In the meantime, the seaborne units began to land about 6:30 AM on June 6. The British and Canadians landed on Gold, Juno, and Sword beaches with light opposition, and so did the Americans at Utah Beach.. The U.S. 1st Division at Omaha Beach, however, encountered heavy attacks by machine gunners as the troops waded ashore, and the landing at Omaha was threatened to fail. Dedicated local leadership eventually got the troops inland—though at a cost of more than 2,000 casualties.

Liberation Day

Once the beaches had been secured by U.S., British and Canadian forces, troops pushed inward fighting German the German offenses with the Airborne and tank divisions pushing in from the opposite direction, liberating the French towns along the way. After 10 weeks of intense fighting, the Allies proceeded to Paris. On August 25, the German city commander in Paris, Dietrich von Choltitz, surrendered to the French Resistance and to Jacques-Philippe Leclerc, the 2nd Armoured commander. On August 26 Gen. Charles de Gaulle, head of the Free French, made a triumphal parade down the Champs-Élysées to Notre-Dame Cathedral, where a mass of victory was celebrated.

The Cost of Freedom

Liberation had come at a high cost: more than 200,000 dead, wounded, and missing from the Allied armies, more than 300,000 from the German. French civilian losses numbered more than 12,000. This is the cost of freedom.

Remember & Honor

May we reflect on these great hero's who fought on this day, and continued on to fight more battles. Honor their memory, sacrifices and dedication to preserving the freedoms we enjoy today. As we take on the battles for freedom today, we must ensure their sacrifices were not made in vain.

Hour by Hour Time Line of D-Day:

  • 1:30 a.m.: U.S. 101st Airborne Division begins landing behind the most western of the five landing beaches, codenamed Utah.

  • 2:30 a.m.: U.S. 82nd Airborne Division also lands but many units are scattered.

  • 5 a.m.: Allied naval forces begin shelling German coastal defenses.

  • 6:30 a.m.: Beach landings begin.

How D-Day progressed on the five beaches:

  • Utah: Assaulted by U.S. forces. This beach saw the fewest Allied casualties: 197 troops killed or wounded among 23,000 that land.

  • Omaha: The longest, most heavily defended and bloodiest beach. U.S. forces suffer 2,400 casualties but still land 34,000 troops by nightfall.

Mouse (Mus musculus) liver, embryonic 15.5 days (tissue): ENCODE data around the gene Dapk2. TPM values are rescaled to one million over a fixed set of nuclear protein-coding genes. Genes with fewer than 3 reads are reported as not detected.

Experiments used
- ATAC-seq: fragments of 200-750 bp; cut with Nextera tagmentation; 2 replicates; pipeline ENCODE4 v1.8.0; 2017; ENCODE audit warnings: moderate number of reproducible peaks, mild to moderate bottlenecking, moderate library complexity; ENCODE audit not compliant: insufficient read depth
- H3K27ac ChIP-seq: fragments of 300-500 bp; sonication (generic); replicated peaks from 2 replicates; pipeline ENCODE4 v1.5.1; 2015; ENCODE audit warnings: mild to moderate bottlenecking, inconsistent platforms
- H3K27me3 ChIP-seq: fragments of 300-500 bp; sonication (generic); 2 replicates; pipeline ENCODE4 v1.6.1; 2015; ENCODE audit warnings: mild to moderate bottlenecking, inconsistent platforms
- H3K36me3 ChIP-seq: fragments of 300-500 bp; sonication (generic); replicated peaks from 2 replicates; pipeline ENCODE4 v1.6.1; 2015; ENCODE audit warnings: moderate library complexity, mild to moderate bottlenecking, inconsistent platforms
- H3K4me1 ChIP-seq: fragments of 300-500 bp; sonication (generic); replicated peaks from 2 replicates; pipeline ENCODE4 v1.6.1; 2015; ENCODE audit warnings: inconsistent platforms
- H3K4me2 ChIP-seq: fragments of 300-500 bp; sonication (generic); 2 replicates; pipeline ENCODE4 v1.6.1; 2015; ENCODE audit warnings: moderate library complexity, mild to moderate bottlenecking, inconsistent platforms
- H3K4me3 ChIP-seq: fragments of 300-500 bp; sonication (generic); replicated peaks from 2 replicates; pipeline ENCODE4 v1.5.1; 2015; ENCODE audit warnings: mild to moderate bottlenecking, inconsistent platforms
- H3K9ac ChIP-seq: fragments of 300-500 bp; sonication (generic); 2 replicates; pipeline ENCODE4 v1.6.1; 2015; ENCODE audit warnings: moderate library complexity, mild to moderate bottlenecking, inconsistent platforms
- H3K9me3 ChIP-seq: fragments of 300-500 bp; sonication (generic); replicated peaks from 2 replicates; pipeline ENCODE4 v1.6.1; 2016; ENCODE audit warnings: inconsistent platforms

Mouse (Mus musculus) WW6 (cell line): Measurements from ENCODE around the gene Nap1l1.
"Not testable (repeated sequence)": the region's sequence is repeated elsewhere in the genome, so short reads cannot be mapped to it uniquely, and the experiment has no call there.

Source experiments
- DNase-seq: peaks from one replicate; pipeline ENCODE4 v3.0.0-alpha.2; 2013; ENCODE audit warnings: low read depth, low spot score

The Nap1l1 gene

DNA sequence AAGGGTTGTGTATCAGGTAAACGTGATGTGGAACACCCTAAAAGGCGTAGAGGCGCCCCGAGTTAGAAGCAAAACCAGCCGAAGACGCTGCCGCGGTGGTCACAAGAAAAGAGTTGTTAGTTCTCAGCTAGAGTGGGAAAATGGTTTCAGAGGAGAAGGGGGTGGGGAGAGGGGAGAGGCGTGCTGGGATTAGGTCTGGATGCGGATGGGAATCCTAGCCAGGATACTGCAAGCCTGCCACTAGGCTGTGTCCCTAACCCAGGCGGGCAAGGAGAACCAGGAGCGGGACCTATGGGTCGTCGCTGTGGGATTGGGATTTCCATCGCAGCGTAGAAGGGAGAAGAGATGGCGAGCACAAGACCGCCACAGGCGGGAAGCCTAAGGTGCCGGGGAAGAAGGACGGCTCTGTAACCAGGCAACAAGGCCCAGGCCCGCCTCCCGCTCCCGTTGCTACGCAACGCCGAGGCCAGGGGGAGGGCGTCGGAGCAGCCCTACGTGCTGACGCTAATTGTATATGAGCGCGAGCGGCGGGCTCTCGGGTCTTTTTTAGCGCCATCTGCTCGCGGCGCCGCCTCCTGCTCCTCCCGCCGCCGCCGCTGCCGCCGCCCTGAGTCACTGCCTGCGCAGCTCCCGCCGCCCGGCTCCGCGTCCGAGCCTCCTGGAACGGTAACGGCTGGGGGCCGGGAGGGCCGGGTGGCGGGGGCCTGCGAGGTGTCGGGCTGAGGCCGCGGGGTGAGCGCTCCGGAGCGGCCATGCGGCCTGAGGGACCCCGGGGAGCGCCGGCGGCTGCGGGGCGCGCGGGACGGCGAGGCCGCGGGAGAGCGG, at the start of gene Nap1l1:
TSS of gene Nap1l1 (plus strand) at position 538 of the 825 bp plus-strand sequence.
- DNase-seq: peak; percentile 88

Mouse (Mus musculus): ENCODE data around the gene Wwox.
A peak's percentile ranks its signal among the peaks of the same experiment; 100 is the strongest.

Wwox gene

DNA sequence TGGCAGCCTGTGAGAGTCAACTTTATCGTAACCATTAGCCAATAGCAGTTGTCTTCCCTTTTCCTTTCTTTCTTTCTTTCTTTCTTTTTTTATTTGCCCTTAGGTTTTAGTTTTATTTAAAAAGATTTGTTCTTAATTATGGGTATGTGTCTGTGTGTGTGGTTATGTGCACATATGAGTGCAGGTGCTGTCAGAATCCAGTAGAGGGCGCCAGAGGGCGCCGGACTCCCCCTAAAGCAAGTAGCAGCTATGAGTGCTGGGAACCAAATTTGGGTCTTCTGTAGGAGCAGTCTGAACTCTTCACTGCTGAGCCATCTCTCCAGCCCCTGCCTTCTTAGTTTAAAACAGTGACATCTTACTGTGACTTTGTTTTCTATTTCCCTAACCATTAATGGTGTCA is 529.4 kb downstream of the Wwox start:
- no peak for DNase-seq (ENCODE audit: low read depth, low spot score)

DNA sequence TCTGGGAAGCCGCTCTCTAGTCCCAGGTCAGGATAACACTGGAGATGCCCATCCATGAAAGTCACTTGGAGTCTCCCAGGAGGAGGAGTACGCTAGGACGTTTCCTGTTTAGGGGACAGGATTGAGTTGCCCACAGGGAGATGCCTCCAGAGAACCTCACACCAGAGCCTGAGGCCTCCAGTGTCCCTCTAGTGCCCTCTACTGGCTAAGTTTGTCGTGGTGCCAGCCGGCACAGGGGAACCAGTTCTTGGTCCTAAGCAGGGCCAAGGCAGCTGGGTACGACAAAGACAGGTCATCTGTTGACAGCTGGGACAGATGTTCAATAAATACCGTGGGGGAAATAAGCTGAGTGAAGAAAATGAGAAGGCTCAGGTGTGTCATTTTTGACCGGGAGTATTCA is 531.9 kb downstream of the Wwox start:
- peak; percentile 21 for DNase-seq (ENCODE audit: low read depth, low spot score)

• Gold: Taken by British forces, which land 25,000 soldiers and push German forces inland, for 400 casualties.

  • Juno: Joint Canadian-British assault lands 21,000 troops; more than 1,150 casualties.

  • Sword: Assisted by French and British commandoes, the British 2nd Army takes the easternmost beach, landing 29,000 soldiers for 630 casualties.

Fact Sheet: The D-Day Invasion at Normandy – June 6, 1944

  • Invasion Date: June 6, 1944 – The D in D-Day stands for “day” since the final invasion date was unknown and weather dependent.

  • Allied Forces: 156,000 Allied troops from The United States, The United Kingdom, Canada, Free France and Norway.

  • Invasion Area: The Allied code names for the beaches along the 50-mile stretch of Normandy coast targeted for landing were Utah, Omaha, Gold, Juno and Sword. Omaha was the costliest beach in terms of Allied casualties.

  • The Armada: 5,000 ships and landing craft, 50,000 vehicles and 11,000 planes.

  • Commanders:

United States – Dwight D. Eisenhower, Omar Bradley.

The United Kingdom – Bernard Law Montgomery, Trafford Leigh-Mallory, Arthur Tedder, Miles Dempsey, Bertram Ramsay.

Germany – Erwin Rommel, Gerd von Rundstedt, Friedrich Dollmann

  • Casualties: Numbers represent total killed, wounded, missing or captured-

United States – 6,603 (1,465 killed)

United Kingdom – 2,700

Canada – 1,074 (359 killed)

Germany – Estimated between 4,000 – 9,000

  • The Outcome: By June 11, with the beachheads firmly secured, more than 326,000 Allied troops had crossed with more than 100,000 tons of military equipment. Paris was liberated on August 25. Germany surrendered on May 8, 1945.

  • Veterans Today: The number of remaining WWII vets is estimated at just over 1 million. There is no official resource for how many D-Day veterans remain with us today, however, 16.1 million Americans served in WWII. At the last estimate in 2023, 119,550 were still alive.

The Veterans Administration has detailed numbers on total WWII vets remaining available at: